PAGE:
Nine recommendations for an applied science to support working learners
Supported with funds from the National Science Foundation, over 180 researchers and educators assembly virtually over four weeks in July 2021. Together we developed a framework for applied research program in the service of improving educational and mobility opportunities for the millions of employed Americans who do not have college degrees.
Our report synthesizes the work of that assembly in nine recommendations for government agencies, academic institutions, philanthropies and businesses.
- A well-educated citizenry is essential to a healthy democracy and a flourishing economy.
- The provision and improvement of lifelong learning deserve sustained public investment.
- We should revisit core concepts of learning and educational progress with attention to adults.
- We should design inquiries for longitudinal / lifelong observation
- Pathways is a popular but poorly specified concept.
- Researchers should develop a shared vocabulary and toolkit to observe and compare pathways as features of learners, organizations, and social ecologies.
- We should build it to serve education providers, policymakers, researchers – and learners themselves, who are seeking to make wise investments in their own futures.
- Hiring and promotion are crucial parts of opportunity pathways. The science must include systematic attention to these processes within firms.
- The business case for employer collaboration will be made by more diverse and productive workers, enhanced retention, and affirming workplace cultures.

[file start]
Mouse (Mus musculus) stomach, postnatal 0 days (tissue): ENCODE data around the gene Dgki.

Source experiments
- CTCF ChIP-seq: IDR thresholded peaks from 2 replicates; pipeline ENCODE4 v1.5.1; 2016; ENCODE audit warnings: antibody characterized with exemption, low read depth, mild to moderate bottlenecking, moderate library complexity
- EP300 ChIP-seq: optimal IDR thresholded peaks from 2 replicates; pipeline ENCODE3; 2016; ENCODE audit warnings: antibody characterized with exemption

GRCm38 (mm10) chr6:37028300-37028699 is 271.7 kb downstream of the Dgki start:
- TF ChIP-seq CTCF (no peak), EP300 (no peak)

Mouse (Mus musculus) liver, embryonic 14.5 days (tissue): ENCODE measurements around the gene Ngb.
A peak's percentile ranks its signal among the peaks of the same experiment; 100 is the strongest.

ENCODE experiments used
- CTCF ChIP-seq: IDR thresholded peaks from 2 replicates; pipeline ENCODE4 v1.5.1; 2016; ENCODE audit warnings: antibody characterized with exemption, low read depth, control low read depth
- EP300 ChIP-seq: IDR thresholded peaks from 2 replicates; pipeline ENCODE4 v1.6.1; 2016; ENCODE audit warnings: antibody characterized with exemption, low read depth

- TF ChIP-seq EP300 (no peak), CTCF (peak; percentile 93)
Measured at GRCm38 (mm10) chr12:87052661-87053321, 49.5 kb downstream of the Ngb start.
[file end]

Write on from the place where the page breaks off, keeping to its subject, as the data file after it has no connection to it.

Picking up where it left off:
- Conventional schools are hardly the only sites of adult education / lifelong learning. The science should be pursued by and within workforce development agencies and other civil-society organizations, business firms and for-profit providers, as well as traditional colleges and universities.
- Those most in need of new learning and employment opportunities are the least likely to be geographically mobile.
- Regional collaborations can leverage the impact of existing local institutions.
- Research universities can be strong anchors of regional collaborations.
- Frontloading formal education into the first 20 years of life will not provide people with the knowledge or skills they need to remain productive over ever longer working lives.
- We must create accessible, enjoyable, rewarding ways for workers to keep learning across multiple careers and life stages.
- Only a third of American adults have four-year college degrees and access to the job opportunities and social status that go with them.
- Creating new forms of opportunity for the other two-thirds should be a national priority.